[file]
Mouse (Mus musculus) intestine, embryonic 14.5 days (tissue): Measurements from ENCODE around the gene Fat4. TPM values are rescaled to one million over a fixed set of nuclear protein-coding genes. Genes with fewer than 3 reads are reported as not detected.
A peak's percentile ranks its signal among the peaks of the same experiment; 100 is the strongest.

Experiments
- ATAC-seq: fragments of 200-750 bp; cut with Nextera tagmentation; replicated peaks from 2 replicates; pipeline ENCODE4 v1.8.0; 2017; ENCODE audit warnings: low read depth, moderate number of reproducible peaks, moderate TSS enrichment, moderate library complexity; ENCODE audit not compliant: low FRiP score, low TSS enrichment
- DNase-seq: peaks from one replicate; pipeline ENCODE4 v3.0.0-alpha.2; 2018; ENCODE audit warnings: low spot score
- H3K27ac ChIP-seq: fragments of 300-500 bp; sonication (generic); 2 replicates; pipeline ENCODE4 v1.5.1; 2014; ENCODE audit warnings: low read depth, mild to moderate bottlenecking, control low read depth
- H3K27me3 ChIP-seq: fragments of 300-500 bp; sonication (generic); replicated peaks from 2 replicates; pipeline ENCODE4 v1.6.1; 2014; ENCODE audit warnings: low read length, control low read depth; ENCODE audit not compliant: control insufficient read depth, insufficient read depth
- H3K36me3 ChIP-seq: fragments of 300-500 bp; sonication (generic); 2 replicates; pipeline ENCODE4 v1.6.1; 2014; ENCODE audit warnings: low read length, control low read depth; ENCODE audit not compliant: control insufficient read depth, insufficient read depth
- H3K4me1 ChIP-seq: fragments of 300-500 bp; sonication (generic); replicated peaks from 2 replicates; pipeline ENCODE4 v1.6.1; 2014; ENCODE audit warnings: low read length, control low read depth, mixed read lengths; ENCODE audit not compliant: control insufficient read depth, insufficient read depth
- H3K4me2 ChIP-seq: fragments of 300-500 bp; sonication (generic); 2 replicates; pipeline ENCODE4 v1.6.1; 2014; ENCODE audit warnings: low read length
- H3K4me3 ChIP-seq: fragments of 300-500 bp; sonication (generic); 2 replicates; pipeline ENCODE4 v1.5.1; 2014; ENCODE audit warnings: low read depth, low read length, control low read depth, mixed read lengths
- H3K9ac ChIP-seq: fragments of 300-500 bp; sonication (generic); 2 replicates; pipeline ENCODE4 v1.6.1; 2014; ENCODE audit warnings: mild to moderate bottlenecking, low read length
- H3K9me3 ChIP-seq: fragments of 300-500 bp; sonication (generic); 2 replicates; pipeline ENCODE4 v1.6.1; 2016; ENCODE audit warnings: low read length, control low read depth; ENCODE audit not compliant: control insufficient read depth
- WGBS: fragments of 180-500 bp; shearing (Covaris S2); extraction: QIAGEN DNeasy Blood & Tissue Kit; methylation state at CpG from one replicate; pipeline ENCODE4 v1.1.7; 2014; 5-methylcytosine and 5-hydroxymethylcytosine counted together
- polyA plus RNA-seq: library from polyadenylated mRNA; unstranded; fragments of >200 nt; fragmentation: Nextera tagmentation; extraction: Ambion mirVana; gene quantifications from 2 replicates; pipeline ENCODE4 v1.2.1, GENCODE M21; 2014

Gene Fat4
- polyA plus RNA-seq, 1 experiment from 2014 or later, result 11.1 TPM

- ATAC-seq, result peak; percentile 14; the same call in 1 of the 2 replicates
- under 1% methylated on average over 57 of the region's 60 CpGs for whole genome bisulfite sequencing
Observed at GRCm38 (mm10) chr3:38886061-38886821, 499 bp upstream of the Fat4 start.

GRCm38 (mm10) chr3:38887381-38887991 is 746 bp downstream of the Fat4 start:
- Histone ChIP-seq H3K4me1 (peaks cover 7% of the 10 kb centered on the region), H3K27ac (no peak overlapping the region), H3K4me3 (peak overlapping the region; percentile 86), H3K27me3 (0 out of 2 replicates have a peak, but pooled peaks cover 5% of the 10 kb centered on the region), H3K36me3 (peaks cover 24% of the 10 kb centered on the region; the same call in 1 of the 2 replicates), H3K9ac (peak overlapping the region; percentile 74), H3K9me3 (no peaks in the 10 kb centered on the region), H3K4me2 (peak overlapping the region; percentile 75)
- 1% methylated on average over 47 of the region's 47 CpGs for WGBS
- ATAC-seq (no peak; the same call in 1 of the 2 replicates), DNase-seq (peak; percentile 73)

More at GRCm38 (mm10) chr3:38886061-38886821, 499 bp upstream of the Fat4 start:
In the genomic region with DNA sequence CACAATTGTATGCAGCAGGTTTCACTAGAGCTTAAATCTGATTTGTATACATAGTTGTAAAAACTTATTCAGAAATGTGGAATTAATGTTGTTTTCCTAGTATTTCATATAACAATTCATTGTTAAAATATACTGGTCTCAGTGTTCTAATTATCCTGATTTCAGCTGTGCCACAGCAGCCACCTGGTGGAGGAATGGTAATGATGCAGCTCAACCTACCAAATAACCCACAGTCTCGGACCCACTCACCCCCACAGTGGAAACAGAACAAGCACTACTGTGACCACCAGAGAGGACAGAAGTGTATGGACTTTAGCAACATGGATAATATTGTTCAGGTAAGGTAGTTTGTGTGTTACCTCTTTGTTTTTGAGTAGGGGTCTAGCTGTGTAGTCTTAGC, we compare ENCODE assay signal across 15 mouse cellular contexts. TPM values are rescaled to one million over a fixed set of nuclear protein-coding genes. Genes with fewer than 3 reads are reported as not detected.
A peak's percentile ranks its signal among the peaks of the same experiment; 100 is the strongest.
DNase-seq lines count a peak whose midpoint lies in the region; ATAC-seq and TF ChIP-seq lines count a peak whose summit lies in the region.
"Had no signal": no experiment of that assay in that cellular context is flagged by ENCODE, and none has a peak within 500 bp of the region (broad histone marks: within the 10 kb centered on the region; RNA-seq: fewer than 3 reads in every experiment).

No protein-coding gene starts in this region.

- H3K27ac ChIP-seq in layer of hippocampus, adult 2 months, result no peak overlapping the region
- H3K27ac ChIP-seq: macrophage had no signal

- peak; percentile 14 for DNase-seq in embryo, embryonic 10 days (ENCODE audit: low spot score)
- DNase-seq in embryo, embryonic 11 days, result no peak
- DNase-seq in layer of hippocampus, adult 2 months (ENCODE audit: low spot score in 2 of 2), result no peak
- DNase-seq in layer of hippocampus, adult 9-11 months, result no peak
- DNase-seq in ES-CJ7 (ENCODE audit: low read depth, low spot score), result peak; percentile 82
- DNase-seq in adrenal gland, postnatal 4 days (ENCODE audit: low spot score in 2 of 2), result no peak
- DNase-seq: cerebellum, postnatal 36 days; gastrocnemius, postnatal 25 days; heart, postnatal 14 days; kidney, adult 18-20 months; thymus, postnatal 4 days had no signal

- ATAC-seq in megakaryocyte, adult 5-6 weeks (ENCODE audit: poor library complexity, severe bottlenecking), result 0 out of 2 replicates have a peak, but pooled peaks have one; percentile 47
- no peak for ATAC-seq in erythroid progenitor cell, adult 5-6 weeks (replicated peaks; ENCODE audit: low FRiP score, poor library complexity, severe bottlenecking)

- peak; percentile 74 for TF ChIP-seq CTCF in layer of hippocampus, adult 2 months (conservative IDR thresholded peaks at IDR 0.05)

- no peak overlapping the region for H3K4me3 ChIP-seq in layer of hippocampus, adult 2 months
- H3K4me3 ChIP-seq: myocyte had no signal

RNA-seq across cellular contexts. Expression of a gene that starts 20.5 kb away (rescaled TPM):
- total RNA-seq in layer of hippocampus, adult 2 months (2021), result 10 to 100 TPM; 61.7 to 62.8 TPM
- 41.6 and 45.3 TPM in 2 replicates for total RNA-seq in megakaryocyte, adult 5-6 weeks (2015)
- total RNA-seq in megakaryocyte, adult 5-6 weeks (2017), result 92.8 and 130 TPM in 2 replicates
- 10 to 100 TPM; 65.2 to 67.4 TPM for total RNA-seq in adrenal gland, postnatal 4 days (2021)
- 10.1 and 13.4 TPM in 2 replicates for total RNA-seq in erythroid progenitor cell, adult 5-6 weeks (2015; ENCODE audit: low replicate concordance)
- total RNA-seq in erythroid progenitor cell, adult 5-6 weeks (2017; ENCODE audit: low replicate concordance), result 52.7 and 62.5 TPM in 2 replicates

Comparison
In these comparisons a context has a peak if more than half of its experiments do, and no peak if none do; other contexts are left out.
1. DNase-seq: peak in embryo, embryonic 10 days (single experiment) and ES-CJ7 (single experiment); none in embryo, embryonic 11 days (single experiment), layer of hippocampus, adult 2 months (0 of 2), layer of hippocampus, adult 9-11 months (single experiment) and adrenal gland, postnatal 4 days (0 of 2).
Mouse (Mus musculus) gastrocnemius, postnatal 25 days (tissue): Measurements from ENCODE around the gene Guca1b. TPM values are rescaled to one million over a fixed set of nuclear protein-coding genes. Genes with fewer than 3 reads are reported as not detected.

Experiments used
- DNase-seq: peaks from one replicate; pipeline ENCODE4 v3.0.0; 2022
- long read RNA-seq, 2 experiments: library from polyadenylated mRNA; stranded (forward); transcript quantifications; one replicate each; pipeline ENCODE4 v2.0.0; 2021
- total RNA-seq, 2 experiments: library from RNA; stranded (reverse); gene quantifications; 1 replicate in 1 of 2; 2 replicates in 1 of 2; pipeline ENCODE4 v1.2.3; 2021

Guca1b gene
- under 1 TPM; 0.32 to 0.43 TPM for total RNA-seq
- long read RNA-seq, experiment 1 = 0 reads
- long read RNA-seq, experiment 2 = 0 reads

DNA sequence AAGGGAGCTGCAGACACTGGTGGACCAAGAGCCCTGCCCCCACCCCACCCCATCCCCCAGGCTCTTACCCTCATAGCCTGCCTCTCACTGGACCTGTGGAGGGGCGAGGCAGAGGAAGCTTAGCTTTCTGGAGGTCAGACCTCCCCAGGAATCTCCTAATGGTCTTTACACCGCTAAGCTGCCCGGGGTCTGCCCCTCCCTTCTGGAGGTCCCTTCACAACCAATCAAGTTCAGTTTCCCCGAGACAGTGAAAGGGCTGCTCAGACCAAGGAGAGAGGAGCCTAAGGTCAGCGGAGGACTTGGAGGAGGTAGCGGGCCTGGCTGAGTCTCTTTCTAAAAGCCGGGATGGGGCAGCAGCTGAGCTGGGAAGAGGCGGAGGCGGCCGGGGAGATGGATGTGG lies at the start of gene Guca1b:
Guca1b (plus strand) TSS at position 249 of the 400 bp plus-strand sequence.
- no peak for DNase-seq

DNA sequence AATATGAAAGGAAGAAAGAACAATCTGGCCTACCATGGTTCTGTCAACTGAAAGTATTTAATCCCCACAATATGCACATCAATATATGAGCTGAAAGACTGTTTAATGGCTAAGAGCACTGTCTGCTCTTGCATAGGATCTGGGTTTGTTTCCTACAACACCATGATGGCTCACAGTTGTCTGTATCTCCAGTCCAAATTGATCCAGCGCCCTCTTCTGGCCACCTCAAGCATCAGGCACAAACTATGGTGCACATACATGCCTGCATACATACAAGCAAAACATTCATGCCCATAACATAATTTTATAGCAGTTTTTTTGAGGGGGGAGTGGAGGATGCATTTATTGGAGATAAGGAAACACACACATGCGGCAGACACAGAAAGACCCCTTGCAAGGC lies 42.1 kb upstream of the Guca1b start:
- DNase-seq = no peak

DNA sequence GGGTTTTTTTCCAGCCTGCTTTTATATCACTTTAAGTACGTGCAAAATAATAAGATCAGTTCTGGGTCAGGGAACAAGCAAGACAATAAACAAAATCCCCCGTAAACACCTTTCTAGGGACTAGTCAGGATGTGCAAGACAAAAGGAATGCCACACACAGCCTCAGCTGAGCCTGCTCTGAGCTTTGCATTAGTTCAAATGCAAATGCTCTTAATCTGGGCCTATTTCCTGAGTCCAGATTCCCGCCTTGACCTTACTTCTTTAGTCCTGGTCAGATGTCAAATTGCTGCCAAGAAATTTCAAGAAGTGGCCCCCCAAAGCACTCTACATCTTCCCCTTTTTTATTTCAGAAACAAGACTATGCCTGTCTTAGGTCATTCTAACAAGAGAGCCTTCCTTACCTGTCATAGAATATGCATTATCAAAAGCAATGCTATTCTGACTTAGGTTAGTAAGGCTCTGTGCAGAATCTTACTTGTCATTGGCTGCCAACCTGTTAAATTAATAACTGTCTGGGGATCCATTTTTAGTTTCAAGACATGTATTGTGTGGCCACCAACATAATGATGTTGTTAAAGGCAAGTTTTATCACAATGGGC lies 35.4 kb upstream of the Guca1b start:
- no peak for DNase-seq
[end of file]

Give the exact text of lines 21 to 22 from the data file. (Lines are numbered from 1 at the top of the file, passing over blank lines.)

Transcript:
GRCm38 (mm10) chr3:38887381-38887991 is 746 bp downstream of the Fat4 start:
- Histone ChIP-seq H3K4me1 (peaks cover 7% of the 10 kb centered on the region), H3K27ac (no peak overlapping the region), H3K4me3 (peak overlapping the region; percentile 86), H3K27me3 (0 out of 2 replicates have a peak, but pooled peaks cover 5% of the 10 kb centered on the region), H3K36me3 (peaks cover 24% of the 10 kb centered on the region; the same call in 1 of the 2 replicates), H3K9ac (peak overlapping the region; percentile 74), H3K9me3 (no peaks in the 10 kb centered on the region), H3K4me2 (peak overlapping the region; percentile 75)